This indie production packs a hefty message about toxic masculinity

Drama One Punch

Recent news stories have made director and writer, Darcy Yuille’s feature, One Punch, a timely but disturbing choice of subject.  But, when the titular incident occurs, knowing that it’s coming takes nothing away from its shattering impact.

Yuille has made a remarkable film which has succeeded in spite of having a non-professional (but hugely talented) cast and being filmed entirely with a smartphone (an iPhone 8+).  Apart from (still) looking great, it gave him a huge advantage of being able to move freely in public, giving One Punch a gritty, dynamic sense of immediacy.  Unsurprisingly, it has won awards for Best Director and Best Cinematography, with the film itself taking off Best Feature at Dublin’s Smartphone FlickFest.

One Punch

Alex Arco is utterly convincing as the deeply challenged Matt Mercado, on the verge of his eighteenth birthday and the youngest in his Australian/Italian family in the suburbs of north Melbourne. He loves hanging out with his mates and is fond of Teresa (a fine Jessica Osrin).  But he’s in for a shock.  In the hope of him doing better at school and perhaps going to university, Matt has been shielded from the illegal dealings of his father, Carlo (Mirko Grillini) and older brother, Antonio (Sergei Arcaba).  But, now that it’s clear that he’s no scholar (and knowing that his impulsive act of violence will have long-term consequences), Matt is filled with dread and a sense of helplessness as Carlo gives him a graphic introduction to a world of not only drug dealing but physical violence, in the expectation that he will join him.
 
With over twenty years in film, it’s not surprising to find that Darcy Yuille’s script is richly textured and that he has also done the cinematography and editing as well, both of which are slick and inventive.  And his cast is faultless.  Jacob Ehlefeldi is tremendous as the resolute Isaac, Matt’s best friend and someone who’s ‘on the outer’, due to his academic prowess and aspirations of becoming a lawyer.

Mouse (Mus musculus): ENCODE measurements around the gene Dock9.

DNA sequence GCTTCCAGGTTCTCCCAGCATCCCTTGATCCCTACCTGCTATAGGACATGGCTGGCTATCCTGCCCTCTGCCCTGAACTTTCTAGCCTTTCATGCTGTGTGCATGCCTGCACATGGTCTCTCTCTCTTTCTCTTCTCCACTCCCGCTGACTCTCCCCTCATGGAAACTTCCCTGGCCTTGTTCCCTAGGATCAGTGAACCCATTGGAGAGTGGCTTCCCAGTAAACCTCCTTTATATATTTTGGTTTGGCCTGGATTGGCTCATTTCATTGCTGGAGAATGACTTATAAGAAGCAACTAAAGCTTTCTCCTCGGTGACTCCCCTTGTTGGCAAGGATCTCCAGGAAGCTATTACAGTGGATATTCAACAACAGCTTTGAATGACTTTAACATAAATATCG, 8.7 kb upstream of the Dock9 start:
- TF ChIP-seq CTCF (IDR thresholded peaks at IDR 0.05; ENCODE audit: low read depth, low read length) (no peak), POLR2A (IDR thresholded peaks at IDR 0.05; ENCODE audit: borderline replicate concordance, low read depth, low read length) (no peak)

While Jacob is shocked by Matt’s talk about drugs, he is able to walk away.  It’s clear that the option of exercising choice depends more on one’s network of family and friends, than on the strength of personal conviction. 

One Punch is a powerful, fast-paced actioner from a deeply committed cast and team (John Gray is noted for his effective musical score).  But, most powerful of all are the questions raised about resisting peer and family pressure, that have bedevilled most young people at some stage; questions that, as the film closes, insist on being answered.

PHILIP BURROWS

One Punch will screen at selected cinemas from September 5th and will also be available for special events and community groups.  Contact Demand Film for details.

One Punch

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